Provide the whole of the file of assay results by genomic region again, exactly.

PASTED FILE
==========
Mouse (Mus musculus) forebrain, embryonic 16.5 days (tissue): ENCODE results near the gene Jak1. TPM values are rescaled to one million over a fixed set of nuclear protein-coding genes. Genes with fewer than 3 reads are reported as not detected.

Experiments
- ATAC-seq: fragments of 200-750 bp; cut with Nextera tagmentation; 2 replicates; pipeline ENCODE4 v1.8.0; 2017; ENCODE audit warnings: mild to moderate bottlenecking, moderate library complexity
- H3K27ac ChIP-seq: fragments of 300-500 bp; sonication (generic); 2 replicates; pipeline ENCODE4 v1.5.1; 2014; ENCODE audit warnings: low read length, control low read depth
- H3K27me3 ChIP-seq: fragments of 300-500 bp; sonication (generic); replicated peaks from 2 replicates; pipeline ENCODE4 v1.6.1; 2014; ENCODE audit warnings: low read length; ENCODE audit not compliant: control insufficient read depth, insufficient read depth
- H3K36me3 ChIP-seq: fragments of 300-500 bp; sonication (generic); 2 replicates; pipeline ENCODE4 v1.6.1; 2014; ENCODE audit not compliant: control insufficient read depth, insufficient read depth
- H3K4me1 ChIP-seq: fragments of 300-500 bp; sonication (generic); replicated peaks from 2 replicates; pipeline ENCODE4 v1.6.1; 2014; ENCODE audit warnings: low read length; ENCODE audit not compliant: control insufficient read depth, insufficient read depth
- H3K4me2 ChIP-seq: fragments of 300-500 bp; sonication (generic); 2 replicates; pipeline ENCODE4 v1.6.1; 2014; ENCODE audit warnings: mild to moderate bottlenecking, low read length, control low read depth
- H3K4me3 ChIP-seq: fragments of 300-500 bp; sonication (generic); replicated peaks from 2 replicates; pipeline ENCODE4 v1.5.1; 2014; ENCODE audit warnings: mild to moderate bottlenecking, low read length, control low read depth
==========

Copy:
Mouse (Mus musculus) forebrain, embryonic 16.5 days (tissue): ENCODE results near the gene Jak1. TPM values are rescaled to one million over a fixed set of nuclear protein-coding genes. Genes with fewer than 3 reads are reported as not detected.

Experiments
- ATAC-seq: fragments of 200-750 bp; cut with Nextera tagmentation; 2 replicates; pipeline ENCODE4 v1.8.0; 2017; ENCODE audit warnings: mild to moderate bottlenecking, moderate library complexity
- H3K27ac ChIP-seq: fragments of 300-500 bp; sonication (generic); 2 replicates; pipeline ENCODE4 v1.5.1; 2014; ENCODE audit warnings: low read length, control low read depth
- H3K27me3 ChIP-seq: fragments of 300-500 bp; sonication (generic); replicated peaks from 2 replicates; pipeline ENCODE4 v1.6.1; 2014; ENCODE audit warnings: low read length; ENCODE audit not compliant: control insufficient read depth, insufficient read depth
- H3K36me3 ChIP-seq: fragments of 300-500 bp; sonication (generic); 2 replicates; pipeline ENCODE4 v1.6.1; 2014; ENCODE audit not compliant: control insufficient read depth, insufficient read depth
- H3K4me1 ChIP-seq: fragments of 300-500 bp; sonication (generic); replicated peaks from 2 replicates; pipeline ENCODE4 v1.6.1; 2014; ENCODE audit warnings: low read length; ENCODE audit not compliant: control insufficient read depth, insufficient read depth
- H3K4me2 ChIP-seq: fragments of 300-500 bp; sonication (generic); 2 replicates; pipeline ENCODE4 v1.6.1; 2014; ENCODE audit warnings: mild to moderate bottlenecking, low read length, control low read depth
- H3K4me3 ChIP-seq: fragments of 300-500 bp; sonication (generic); replicated peaks from 2 replicates; pipeline ENCODE4 v1.5.1; 2014; ENCODE audit warnings: mild to moderate bottlenecking, low read length, control low read depth